We collected the following data for all patients: epidemiological data (age, sex, renal and urological history), length of stay in emergency department, time of urine collection, method of collection, results of basic urinalysis and urine culture, final diagnosis, requiring/not requiring hospital admission, and treatment after discharge.


A total of 140 samples were collected in 2012 (1.5% of the total number of cases seen at the emergency department of the hospital), and 180 in 2011 (1.3% of the patients seen in the same department during the corresponding period).

In 2012, 55% of the samples corresponded to males and 45% to females, and in the previous year the proportions were reversed. The mean age was 12 months in 2012 (range, 36 days—35.6 months; median, 13 months) and in 2011 the mean age was 14 months (range, 9 days—35.5 months; median, 11 months). We did not find significant differences by sex and age group between the 2011 and the 2012 samples.

We did find statistically significant differences between both periods in the number of spontaneous or on-command midstream urine samples and the number of samples collected in a bag: 35.7% in 2012 were spontaneous urine or midstream urine samples, compared to 7.8% in 2011 (P < .001). Furthermore, in 2011 a higher number of confirmatory tests were needed, a difference that reached statistical significance (20.5% in 2011 and 10.7% in 2012), and the most frequent method used for confirmation was catheterization (19.4% versus 7.1%, respectively; P < .001).

In 2011 there were 48 cases of suspected UTI (26.6%), 119 cases of fever without a source (66.1%) and 13 patients received other diagnoses (7.2%). In 2012, 36 patients were discharged from the emergency department with a diagnosis of suspected UTI (25.7%, a percentage similar to that of the previous year), 80 cases with fever without a source (57.14%) and 24 with other diagnoses (17.14%). We did not find statistically significant differences in the number of suspected cases of UTI between the two years.

Table 1 summarises the urine culture results for both years. We did not find statistically significant differences in the number of contaminated samples between the two groups. For 2012, the year in which more samples were obtained by the spontaneous urine catch method, we compared the results of urine cultures from spontaneous urine catch samples and catheterization samples. Of the total number of suspected UTIs in the spontaneous urine group, 30.1% corresponded to negative cultures and 7.6% to a mixed flora, while in the catheterization group 38.4% corresponded to negative cultures, with no statistically significant differences found between both groups.

Table 1. Results of urine cultures in patients diagnosed with suspected UTI based on abnormal urine sediment test results in 2011 and 2012

When it came to the previous renal and urological history, in 2011 six patients had a previous history of UTI (3.3%) and ten had received a diagnosis of pyelectasis (5.5%). We ought to note that not all cases with a positive history had abnormal urine sediment test results (75% abnormal, 25% normal). In 2012, of the seven patients with a previous history of at least one UTI (3.6%), three had received a diagnosis of pyelectasis (2.1%) and five were being followed up for vesicoureteral reflux (5.6%). During this period, too, not all patients with a personal history of UTI received a new UTI diagnosis, with abnormal results found in the urine sediment tests in 40%.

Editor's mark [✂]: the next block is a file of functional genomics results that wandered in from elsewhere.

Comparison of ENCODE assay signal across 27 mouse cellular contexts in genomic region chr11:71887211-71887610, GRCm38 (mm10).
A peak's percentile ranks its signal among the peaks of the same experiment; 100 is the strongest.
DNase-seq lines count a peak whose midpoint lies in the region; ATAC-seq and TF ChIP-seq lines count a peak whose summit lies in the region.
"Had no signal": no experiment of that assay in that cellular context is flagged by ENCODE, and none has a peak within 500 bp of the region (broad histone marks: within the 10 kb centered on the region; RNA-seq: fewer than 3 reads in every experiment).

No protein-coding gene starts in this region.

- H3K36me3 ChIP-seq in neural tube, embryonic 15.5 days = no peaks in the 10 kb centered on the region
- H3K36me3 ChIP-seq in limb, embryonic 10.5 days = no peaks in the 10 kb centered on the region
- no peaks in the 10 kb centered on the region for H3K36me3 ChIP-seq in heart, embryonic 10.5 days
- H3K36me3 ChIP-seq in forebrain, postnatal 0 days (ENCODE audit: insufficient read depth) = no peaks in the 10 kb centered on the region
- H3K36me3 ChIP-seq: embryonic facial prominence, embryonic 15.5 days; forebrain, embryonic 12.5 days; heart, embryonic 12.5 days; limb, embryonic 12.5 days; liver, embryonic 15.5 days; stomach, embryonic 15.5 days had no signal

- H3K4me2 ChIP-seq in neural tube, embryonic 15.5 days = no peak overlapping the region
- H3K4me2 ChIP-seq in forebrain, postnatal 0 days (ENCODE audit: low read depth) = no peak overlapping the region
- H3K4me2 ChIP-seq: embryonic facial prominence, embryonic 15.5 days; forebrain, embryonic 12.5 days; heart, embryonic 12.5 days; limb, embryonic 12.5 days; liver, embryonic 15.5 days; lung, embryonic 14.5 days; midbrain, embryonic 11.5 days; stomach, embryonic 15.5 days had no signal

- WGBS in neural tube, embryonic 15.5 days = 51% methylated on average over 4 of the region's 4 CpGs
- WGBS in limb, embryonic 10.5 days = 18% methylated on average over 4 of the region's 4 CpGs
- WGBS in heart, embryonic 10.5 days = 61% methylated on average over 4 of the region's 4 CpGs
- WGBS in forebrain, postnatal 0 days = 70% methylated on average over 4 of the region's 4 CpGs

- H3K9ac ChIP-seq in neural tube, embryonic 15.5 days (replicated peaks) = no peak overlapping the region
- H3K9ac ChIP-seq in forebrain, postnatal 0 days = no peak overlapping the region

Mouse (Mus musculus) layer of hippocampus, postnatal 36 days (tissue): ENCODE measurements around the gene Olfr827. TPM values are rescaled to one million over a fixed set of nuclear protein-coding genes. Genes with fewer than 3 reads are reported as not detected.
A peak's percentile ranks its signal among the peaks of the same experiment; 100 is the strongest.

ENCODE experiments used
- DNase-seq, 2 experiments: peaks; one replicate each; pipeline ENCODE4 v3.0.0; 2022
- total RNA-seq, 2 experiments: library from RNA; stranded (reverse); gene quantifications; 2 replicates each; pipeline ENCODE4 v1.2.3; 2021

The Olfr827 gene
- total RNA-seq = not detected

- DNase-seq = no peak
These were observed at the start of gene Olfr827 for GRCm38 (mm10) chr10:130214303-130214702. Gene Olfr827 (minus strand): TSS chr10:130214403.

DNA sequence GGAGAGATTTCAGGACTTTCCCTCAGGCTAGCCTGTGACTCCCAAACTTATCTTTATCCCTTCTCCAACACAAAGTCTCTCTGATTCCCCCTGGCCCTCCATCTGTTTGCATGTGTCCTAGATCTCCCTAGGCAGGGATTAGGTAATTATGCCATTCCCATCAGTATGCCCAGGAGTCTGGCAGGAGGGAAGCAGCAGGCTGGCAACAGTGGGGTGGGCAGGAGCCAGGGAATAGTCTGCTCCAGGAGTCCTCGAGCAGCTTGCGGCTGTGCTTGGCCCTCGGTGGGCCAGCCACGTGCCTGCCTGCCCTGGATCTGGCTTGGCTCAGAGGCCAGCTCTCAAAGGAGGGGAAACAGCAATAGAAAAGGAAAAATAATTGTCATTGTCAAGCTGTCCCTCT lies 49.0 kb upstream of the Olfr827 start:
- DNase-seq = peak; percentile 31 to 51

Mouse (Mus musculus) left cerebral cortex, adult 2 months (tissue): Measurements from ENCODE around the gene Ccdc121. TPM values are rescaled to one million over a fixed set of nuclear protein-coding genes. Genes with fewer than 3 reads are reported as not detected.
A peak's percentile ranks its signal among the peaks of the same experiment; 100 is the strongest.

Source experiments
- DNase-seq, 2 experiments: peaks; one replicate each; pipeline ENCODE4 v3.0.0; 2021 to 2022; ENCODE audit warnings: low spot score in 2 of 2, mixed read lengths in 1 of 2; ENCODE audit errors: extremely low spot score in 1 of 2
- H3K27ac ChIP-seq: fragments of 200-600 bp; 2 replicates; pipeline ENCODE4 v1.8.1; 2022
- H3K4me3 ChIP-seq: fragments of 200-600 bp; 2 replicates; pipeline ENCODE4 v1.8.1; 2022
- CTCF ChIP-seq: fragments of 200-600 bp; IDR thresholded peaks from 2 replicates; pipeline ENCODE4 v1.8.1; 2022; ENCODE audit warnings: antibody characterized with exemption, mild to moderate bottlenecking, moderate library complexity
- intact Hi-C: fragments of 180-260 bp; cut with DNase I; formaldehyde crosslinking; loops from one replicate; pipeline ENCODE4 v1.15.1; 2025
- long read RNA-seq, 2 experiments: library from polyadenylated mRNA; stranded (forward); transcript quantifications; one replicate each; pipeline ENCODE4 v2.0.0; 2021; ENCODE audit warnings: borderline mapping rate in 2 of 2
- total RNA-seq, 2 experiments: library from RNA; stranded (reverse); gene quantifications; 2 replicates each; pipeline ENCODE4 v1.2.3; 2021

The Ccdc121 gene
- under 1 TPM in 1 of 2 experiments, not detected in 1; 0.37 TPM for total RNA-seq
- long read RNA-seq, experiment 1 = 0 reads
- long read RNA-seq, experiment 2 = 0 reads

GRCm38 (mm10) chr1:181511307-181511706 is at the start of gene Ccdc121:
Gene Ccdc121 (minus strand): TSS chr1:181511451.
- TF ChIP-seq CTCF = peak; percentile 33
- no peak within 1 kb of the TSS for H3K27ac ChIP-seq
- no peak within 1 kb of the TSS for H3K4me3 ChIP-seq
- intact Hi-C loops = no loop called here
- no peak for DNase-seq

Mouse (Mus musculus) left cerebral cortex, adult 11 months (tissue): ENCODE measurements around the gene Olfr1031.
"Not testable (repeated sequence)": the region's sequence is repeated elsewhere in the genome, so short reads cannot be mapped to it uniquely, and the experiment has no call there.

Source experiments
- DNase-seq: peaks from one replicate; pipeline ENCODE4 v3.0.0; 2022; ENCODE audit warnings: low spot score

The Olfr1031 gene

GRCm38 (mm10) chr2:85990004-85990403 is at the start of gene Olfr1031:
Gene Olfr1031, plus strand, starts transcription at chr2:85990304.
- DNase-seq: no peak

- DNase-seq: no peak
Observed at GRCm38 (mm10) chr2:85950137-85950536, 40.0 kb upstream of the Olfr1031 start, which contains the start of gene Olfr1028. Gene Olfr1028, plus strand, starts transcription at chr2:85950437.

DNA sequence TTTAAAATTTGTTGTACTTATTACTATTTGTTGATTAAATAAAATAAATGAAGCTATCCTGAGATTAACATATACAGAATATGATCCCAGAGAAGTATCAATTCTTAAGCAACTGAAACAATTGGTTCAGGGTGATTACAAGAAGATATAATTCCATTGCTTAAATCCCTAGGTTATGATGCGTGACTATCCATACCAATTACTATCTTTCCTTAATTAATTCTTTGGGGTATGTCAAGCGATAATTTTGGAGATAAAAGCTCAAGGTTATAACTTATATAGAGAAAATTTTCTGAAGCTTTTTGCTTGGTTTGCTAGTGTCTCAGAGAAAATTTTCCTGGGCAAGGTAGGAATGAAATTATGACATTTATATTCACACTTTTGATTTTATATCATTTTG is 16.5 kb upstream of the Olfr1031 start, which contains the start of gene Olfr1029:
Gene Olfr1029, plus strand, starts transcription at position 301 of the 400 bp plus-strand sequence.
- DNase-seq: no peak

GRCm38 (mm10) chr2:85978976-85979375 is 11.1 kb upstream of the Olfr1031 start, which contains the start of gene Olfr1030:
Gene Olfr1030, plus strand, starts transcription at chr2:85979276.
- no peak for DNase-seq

In terms of the time spent in the emergency department, the mean length in 2011 was 221 minutes, while in 2012 it was 190 (the difference was statistically significant, P < .05). As for the mean wait time by collection method, in 2012 it was 73 minutes for patients in which the sample was collected in a bag compared to 41 minutes in those with spontaneous urine catch samples. In patients in whom the sample was collected by the midstream or spontaneous urine catch methods in 2011, the mean wait time was 63 minutes, markedly shorter than the time spent by patients in whom it was collected in a bag (97 minutes).

In 2012, there was a significant decline in the number of patients with UTI admitted to the hospital (P < .05), 50% of patients compared to 79.2% in 2011, which was associated to changes to the admission criteria and treatment protocol for patients with a diagnosis of febrile UTI that had been approved in our hospital.


Urinary tract infections are a frequent cause of fever in childhood, accounting for 5% to 8% of cases of fever without a source in infants.3,4 In our series, the percentage of suspected UTI among the latter approximated 25%, with urine culture results being positive in 58.3% in 2012 (14.9% of the total of patients in our sample had confirmed diagnoses) and 64.6% in 2011 (17.2%).

A delay in the diagnosis of acute pyelonephritis can lead to lesions in the renal parenchyma, while misdiagnosis can lead to diagnostic and treatment approaches that are useless, dangerous and costly for both the patient and the community.5

Urine culture is the gold standard for the diagnosis of UTI, but obtaining an uncontaminated sample is difficult in younger children. The urine collection methods that are commonly used are the urine collection bag, urinary catheterization, suprapubic aspiration and spontaneous urine collection. Urinary catheterization and suprapubic aspiration are recommended as the best techniques to minimise false-positive results, but they are painful and more invasive. They are more aggressive and carry risks, as they may lead to pain after the procedure, urinary tract lesions and potential infections secondary to the procedure. Bag collection is noninvasive and an easy-to-use alternative, but is associated to a high rate of contamination.6,7 Hernangómez et al carried out a study on 124 patients with fever or suspected UTI in which they analysed the complications in patients subjected to single urinary catheterization. They communicated with 116 of the patients, finding that three of them had pain in the genital region, one case of unconfirmed haematuria and one case of UTI diagnosed 12 days after urinary catheterization, leading to the conclusion that this method is effective and safe, but nevertheless an invasive technique that requires quality control.8